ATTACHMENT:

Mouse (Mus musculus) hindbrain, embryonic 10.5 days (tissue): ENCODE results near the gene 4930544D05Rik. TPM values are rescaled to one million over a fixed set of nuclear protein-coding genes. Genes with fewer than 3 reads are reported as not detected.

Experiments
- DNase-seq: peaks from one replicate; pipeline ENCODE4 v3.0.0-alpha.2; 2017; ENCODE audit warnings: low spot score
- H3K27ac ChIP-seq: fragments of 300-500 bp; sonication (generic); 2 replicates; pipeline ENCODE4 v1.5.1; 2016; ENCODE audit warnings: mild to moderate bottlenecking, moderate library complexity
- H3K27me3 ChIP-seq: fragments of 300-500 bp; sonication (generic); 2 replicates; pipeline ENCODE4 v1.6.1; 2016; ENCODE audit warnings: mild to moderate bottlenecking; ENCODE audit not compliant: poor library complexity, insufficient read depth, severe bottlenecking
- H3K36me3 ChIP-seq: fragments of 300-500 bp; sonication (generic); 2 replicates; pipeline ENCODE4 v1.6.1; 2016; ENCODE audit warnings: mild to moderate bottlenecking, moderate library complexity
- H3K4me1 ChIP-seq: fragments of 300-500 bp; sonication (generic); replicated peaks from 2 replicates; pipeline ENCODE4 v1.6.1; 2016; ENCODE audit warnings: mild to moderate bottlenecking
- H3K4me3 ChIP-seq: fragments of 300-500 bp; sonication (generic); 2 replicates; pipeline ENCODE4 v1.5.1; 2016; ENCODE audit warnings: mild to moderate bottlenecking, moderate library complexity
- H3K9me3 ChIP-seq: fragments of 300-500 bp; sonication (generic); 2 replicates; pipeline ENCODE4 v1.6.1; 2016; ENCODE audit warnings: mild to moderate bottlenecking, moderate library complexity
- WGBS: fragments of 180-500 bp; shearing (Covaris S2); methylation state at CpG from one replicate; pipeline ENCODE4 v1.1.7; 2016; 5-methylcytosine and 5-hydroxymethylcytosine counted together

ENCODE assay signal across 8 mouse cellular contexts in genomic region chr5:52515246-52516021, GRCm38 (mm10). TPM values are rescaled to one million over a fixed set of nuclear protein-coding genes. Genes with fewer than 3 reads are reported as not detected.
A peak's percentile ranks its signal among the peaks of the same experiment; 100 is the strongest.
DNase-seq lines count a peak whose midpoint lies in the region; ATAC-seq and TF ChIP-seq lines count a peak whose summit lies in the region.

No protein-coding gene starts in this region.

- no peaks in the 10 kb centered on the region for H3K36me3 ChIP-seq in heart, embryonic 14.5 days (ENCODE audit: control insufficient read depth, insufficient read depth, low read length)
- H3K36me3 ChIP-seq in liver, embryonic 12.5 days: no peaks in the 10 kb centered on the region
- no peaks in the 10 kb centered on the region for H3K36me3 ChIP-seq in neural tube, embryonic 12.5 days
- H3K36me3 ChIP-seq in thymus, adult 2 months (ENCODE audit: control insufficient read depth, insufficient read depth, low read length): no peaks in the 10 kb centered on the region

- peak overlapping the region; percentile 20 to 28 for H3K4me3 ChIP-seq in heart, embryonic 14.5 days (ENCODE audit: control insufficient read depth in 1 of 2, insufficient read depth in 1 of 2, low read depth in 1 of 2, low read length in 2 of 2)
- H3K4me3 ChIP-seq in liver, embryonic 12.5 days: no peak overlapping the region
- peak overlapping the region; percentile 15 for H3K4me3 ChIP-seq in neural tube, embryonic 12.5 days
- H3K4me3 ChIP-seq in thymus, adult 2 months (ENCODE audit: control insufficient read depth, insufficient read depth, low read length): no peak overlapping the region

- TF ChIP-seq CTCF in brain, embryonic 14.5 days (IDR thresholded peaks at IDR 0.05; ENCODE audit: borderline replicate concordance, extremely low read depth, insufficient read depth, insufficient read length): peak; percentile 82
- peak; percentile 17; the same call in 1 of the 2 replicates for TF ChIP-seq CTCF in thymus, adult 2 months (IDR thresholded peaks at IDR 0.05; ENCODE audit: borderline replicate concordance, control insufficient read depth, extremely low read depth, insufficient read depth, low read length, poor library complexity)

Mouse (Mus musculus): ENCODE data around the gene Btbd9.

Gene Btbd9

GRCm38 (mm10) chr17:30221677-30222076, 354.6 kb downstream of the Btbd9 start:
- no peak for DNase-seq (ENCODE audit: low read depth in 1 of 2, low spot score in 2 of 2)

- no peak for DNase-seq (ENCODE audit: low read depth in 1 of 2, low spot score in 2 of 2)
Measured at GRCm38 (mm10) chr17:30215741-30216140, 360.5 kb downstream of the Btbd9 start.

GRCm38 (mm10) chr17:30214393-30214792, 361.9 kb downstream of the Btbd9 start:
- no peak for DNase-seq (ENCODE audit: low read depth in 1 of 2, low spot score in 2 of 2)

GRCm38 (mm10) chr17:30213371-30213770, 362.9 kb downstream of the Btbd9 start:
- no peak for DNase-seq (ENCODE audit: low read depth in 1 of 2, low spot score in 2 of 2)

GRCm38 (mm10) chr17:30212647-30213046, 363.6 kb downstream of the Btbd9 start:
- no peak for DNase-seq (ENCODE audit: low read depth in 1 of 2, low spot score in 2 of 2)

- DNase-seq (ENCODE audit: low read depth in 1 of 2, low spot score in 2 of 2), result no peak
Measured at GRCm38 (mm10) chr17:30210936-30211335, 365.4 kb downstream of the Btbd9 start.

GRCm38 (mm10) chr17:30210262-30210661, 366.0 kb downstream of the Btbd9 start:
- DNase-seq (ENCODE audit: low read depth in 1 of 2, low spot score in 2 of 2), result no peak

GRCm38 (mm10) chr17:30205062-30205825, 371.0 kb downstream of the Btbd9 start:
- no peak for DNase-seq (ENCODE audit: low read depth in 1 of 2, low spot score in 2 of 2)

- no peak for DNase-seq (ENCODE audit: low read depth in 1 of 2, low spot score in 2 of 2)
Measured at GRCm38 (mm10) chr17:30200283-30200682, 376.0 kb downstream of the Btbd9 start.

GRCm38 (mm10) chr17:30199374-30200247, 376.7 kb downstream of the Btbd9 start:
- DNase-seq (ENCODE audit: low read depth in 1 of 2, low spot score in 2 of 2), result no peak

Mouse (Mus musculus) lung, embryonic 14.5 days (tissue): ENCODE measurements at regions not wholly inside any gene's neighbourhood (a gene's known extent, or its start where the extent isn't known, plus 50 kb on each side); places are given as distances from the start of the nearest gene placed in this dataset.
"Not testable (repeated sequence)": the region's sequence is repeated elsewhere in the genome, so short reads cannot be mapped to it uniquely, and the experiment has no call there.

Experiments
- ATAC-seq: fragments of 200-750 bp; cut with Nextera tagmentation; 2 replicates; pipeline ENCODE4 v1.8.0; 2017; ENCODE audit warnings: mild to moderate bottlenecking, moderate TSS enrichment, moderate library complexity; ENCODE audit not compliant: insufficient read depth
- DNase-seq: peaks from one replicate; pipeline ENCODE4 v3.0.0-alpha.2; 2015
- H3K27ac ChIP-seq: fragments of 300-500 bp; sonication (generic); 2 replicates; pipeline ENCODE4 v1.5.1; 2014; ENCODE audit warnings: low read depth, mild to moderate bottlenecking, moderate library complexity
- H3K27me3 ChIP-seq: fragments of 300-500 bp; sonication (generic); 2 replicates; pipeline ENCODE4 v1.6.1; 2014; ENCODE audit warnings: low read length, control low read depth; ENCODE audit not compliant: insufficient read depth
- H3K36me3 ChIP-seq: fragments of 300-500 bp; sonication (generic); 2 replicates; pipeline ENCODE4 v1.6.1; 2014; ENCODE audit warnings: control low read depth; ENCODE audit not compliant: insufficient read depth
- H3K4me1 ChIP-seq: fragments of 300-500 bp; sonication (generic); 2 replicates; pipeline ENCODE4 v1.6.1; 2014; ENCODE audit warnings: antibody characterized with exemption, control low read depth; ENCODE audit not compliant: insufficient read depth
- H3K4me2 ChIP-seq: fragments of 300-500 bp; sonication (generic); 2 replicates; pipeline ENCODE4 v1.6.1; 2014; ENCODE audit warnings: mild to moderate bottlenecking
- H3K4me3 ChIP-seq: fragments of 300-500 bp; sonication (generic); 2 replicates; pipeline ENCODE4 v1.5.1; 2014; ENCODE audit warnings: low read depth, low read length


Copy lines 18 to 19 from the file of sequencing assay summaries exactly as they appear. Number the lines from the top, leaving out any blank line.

- H3K36me3 ChIP-seq in thymus, adult 2 months (ENCODE audit: control insufficient read depth, insufficient read depth, low read length): no peaks in the 10 kb centered on the region

- peak overlapping the region; percentile 20 to 28 for H3K4me3 ChIP-seq in heart, embryonic 14.5 days (ENCODE audit: control insufficient read depth in 1 of 2, insufficient read depth in 1 of 2, low read depth in 1 of 2, low read length in 2 of 2)